Members of the North Dakota State engineering staff attended an annual conference put on by the United States Department of Transportation (USDOT) and the Pipeline and Hazardous Materials Safety Administration (PHMSA) in Baltimore, Maryland.
One of the projects presented at the conference revolved around on-shore pipeline safety. NDSU associate professors Fardad Azarmi and Ying Huang are developing a type of coating for on-shore pipelines that could prevent spills from pipeline fractures in North Dakota.
Zhibin Lin, assistant professor, is conducting research on preventing internal corrosion of onshore pipelines.
North Dakota is no stranger to pipeline failures. The Keystone Pipeline failed in 2016, contaminating a creek on the Standing Rock Indian Reservation. This sparked protests among tribal members and environmentalists.
North Dakota just finished cleaning up an oil spill from 2013 that cost $100 million to clean up. The spill led to over 1.4 million tons of excavation.
The $8 million Keystone XL Pipeline project is set to begin next year. The pipeline is reported to carry 830,000 gallons of crude oil from Canada.
Babak Jahani, a research graduate student, said the research being done is elevating NDSU in the eyes of the nation. The research is also about “safety, the safety of our state, the safety of our country.” This, according to Babak Jahani, is why NDSU’s work was recognized by the USDOT.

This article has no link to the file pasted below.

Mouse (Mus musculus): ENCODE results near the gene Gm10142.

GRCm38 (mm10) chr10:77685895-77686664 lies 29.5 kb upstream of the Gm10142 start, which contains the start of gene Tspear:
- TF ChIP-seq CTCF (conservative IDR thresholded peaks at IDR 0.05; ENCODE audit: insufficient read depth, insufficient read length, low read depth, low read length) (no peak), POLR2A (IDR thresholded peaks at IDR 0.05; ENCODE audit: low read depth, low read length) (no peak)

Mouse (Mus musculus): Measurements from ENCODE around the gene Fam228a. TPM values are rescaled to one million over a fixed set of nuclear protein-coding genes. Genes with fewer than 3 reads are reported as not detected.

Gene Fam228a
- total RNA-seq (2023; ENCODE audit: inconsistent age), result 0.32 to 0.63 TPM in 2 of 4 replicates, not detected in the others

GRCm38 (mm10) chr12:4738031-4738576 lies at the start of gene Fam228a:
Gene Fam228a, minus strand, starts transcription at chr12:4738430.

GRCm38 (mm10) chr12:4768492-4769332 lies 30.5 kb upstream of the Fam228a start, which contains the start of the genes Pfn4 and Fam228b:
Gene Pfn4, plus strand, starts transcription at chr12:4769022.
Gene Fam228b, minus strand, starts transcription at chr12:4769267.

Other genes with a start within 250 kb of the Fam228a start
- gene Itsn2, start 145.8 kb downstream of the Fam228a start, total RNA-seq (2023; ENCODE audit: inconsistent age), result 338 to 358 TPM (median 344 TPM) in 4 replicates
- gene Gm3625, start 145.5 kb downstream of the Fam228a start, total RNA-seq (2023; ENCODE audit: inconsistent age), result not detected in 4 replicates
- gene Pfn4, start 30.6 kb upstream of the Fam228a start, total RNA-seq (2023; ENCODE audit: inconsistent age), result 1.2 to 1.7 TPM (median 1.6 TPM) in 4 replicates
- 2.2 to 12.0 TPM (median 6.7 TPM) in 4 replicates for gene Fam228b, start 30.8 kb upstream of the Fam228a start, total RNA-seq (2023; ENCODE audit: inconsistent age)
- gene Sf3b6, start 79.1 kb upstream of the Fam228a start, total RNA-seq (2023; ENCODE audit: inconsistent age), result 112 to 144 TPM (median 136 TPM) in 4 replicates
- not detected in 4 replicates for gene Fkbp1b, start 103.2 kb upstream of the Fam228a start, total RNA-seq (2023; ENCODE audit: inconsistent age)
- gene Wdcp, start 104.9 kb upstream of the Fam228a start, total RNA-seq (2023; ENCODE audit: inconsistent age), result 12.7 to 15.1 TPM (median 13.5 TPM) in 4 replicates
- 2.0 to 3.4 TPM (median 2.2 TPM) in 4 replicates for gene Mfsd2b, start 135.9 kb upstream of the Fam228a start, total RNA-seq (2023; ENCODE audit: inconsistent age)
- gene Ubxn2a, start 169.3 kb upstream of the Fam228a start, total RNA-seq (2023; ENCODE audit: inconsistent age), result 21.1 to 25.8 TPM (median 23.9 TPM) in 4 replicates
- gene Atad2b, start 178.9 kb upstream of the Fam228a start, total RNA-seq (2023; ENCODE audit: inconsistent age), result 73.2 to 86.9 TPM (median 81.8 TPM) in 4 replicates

The team of researchers sent to Baltimore for the conference was praised as one of the most active by the department, according to Jahani. It was an honor to be amongst the 12 universities at the conference, Jahani said.
NDSU already has an “established fame at the USDOT,” according to Jahani. He also said this will bode well for NDSU in the future. “They know us and they trust us, and we can participate more,” Jahani said.
“The channel of opportunity has been opened,” Jahani said. He said he hopes more students will take advantage of this and come up with their own ideas that could be presented to the USDOT.
According to Jahani, the USDOT has noticed that the ideas coming from NDSU faculty are working, which is why the school is receiving more funding and opportunities.
According to Azarmi, “The mission of Pipeline and Hazardous Materials Safety Administration at The U.S. Department of Transportation is to protect people and the environment by advancing the safe transportation of energy and other hazardous materials that are essential to our daily lives.”